On July 4th my friend Tim and I went down to Abbeville to check out several haunted locations, all of which were closed. Some due to the holiday, some due to the fact that Abbeville has literally become a ghost town. Practically every business on the square is closed down, despite obvious efforts by the city to revitalize the place. Sidewalks are freshly poured and new walkways have been added in the past couple years, but no one is around.  The first place we arrived was the Burk Stark Mansion, which is a really cool place, and where the ghost of Jefferson Davis is said to reside.  While on the grounds, we did find things a bit amiss. In front of the home we encountered something I never remember seeing before, an Eastern Lubber Grasshopper. An omen? Perhaps. He seemed to be pointing us to a dead body that almost went unnoticed. There in broad daylight, on the front walk of the mansion lay, God bless his soul, a dead squirrel. No obvious sign of death could be found. Hmmm....

    Moving on we stopped by the Abbeville Opera House and the Belmont Inn. Both were locked and the Belmont Inn had a sign stating it was closed permanently (like almost every other business in town). Despite that fact, there was a TV on in the bar and I saw a figure dart from the room as I glanced in the window.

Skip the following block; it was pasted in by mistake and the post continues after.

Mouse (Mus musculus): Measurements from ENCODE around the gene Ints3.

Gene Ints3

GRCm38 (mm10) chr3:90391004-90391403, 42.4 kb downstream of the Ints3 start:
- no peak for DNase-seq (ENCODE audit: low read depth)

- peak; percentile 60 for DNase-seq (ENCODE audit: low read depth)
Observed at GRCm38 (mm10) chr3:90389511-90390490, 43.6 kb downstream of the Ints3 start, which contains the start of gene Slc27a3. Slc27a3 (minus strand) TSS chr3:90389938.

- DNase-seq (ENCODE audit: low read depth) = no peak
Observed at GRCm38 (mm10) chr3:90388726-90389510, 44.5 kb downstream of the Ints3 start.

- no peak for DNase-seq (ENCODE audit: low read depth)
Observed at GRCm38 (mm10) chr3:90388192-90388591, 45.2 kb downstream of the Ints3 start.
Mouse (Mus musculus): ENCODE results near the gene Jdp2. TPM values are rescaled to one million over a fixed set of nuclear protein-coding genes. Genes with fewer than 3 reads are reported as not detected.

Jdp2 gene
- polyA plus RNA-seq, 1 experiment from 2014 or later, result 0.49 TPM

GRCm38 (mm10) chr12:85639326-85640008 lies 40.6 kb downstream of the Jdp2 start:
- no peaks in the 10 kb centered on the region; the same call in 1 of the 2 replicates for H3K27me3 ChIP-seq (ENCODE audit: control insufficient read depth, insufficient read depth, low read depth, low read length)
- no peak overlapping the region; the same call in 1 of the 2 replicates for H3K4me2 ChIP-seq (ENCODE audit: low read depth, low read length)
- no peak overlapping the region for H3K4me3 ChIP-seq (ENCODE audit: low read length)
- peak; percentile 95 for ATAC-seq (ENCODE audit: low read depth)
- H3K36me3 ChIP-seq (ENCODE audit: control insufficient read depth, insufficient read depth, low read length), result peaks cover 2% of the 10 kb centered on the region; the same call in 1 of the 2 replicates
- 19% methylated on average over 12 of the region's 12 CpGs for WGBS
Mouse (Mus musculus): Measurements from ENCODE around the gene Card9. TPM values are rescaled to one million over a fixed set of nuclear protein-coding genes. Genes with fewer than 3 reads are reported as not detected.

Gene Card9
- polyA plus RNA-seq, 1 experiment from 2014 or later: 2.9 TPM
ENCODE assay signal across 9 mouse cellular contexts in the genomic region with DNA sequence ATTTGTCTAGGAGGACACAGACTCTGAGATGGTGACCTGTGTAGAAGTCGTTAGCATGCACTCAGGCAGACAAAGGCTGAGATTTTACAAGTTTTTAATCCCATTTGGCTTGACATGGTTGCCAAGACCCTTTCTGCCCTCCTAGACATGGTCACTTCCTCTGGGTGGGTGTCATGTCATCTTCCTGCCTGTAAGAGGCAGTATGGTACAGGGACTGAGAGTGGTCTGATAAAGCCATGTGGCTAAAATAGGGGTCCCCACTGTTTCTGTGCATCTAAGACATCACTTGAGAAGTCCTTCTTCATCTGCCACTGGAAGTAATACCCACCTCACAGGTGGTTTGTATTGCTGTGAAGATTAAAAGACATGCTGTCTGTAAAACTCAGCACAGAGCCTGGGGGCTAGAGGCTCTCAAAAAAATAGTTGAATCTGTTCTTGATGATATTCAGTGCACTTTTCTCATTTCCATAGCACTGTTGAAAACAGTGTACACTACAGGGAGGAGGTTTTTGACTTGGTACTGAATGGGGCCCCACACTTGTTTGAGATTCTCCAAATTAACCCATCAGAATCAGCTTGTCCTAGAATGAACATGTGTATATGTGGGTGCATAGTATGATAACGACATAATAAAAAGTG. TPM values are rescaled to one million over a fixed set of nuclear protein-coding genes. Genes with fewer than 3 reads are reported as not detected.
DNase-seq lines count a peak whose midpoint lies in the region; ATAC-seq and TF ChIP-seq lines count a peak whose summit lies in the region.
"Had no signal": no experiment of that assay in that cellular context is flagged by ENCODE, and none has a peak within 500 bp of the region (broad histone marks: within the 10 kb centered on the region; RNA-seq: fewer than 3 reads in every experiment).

The following weekend I headed out the other direction.  First I went by the Walnut Lane Inn in Lyman where  a former owner, a maid and the owner's two daughters are supposedly haunting the place. It's a beautiful house. The owner was busy getting ready for a birthday party so we only spoke briefly and I didn't bother him with questions about his phantasmal residents.

    Speaking of ghost towns,  downtown Spartanburg has a rich history of haints. There are several dorms at Wofford, Converse and the School for the Deaf and Blind that are supposedly haunted and some private residences in town are also said to be haunted, but not having access to the inside of these places they weren't particularly interesting.